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30 of 30 people found the following review helpful
on August 4, 2008
When I first got this card, I thought all my white balance problems were fixed. However, as I used it for a few months, it became clear that it is not a dummy-proof solution.

It is imperative that you get a shot of the card in exactly the same lighting conditions as the picture you want to adjust in post-processing. This can be a challenge if you're outside with your kids and you're poking in and out of buildings and the trees are casting deep shadows in an otherwise sunny day. You'd potentially have to get many card exposures for all the various light settings you encounter throughout the day. The immediate surroundings have a large effect, as well. Take the same sunny conditions, and pictures on a grass field will have a different tint than ones taken on parking lot or on a brick road.

I also noticed that chromatic noise skewed my post-processing attempts when I used my software's water-dropper tool. If I happened to pick a pixel that was actually a blurp of chromatic noise, then the WB got terribly skewed. So, I'd either have arbitrarily pick a pixel that looked grey to me or smooth the results with chromatic noise reduction. Best results are had with well-exposed, low-ISO pictures where the card shows up as a uniform, solid grey with as little noise as possible.

Though with the caveats above, I highly recommend this card. It's easy to carry and is a better WB solution than relying on in-camera settings or eyeballing it in post-processing (which works, too, if you can get the hang of it). Remember to constantly take shots of the card and using the lowest ISO and you should get accurate results in post-processing.
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27 of 31 people found the following review helpful
on August 11, 2005
To get the most out digital photography, I shoot RAW all the time. And to get the most accurate white balance, I use the WhiBal. It's so convenient and ingeniuous, it's one of those "why didn't I think of that" items. Just photograph the WhiBal and you now have a white balance reference. Shoot it before other photos, in the middle or at the end - it doesn't matter as long as it's in the same light as your subject. Then when you're processing your photos, click on the WhiBal to set your white balance; and copy that setting to the other photos. It's that easy. And because the WhiBal is so small, you never have to leave home without it. I carry it on the lanyard and stuff it in my pocket or shirt, and it's always ready. It's basically indestructible; but even if you were to chip it, no matter -- the card is the same color through and through, the color is not painted on. If you're serious about digital photography, this is a "gotta have it."
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11 of 12 people found the following review helpful
on August 11, 2005
No matter what the lighting conditions I can expect perfectly neutral results using the WhiBal. I shoot only raw and often in varying combinations of daylight, incandescent, and fluorescent lights. I don't believe there's a better way to obtain digital color accuracy than an accurate reference and I don't believe there's a more accurate or convenient reference than a WhiBal.
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4 of 4 people found the following review helpful
on February 8, 2009
White balancing is most probably one of the first steps when you develop your digital photos. You could either (1) trust your camera to do [auto] white balancing, (2) spend a lot of time at your photo development software to guess the right white balance, or (3) shoot an extra reference picture to be used for white balancing at your home.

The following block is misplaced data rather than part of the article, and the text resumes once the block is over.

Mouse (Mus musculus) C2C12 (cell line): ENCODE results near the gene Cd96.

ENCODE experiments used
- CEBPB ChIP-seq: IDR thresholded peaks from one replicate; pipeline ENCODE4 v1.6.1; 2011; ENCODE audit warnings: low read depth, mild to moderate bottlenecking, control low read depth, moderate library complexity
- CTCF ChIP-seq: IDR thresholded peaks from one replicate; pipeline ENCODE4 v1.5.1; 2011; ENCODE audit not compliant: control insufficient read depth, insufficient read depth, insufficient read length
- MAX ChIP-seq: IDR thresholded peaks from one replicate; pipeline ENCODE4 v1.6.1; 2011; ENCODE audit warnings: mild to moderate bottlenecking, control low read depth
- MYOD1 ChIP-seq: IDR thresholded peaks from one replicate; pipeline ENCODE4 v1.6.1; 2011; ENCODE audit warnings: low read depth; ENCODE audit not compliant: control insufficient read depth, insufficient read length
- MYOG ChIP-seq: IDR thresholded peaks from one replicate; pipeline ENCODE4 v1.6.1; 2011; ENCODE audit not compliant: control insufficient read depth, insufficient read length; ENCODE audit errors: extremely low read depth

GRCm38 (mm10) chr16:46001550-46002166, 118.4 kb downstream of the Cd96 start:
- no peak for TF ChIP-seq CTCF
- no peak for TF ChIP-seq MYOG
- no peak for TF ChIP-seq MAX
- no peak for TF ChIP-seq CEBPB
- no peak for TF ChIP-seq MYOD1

WhiBal is a lovely product. It is what it is: a white balance reference card. It fits well into my pocket and I actually use it whenever there is a change in the lighting condition. As seen from the link below, I took it for a night time photo session with my wife and there was a lot of tricky colors from the light. With WhiBal, I get a nice skin tone for my shots. And notice the white color of my wife's dress too. To apply white balancing to my photos using the reference shots is very fast. It adds much efficiency to my photo development effort.

[...]

For those we are into the scientific side of WhiBal, I actually did a histogram analysis. Even with my Nikon D700, there is still imperfection in the auto-white balancing by observing the histogram by primary colors (image cropped to contain just the white balance reference card). Does WhiBal get it right 100% of the time? Most of the time, all the primary colors are collapsed nicely onto each other on the gray surface. I guess at some situations especially if there are multiple color tones of light that fall onto the card, you may need to take a few measurements from the WhiBal image to get it right. Rarely do I need to do that. But it is still much better than guessing the color temperature and tint. Is WhiBal as "destructable" as it is advertised? My recommendation is to keep it inside the little pouch provided when not in used and when you are outside, try not to put it together with items that may scratch it. There are some faint scratch marks on my WhiBal after I have started using it. Not a big deal. It doesn't affect the results. Just need to be a bit more careful next time.

I use WhiBal in both Nikon CaptureNX 2 and Adobe Lightroom 2.2. Both work fine with WhiBal.

The delivery is great, and fast. I got the card in my mailbox sooner than I thought (International mail). Thank you!
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3 of 3 people found the following review helpful
on March 15, 2010
If we keep in mind that all cameras guess what "white" is in a given environment, then you will see the immediate benefit of using such a simple and useful device.

I shoot a Nikon D90, typically in RAW mode. The D90 offers a wide variety of white balance settings for a variety of lighting methods. This is to say Nikon knows what the color temperature is for "Incandescent" or "Daylight" in their sterile lab environment. I don't shoot in such a place or, for example, with their style of incandescent light bulbs.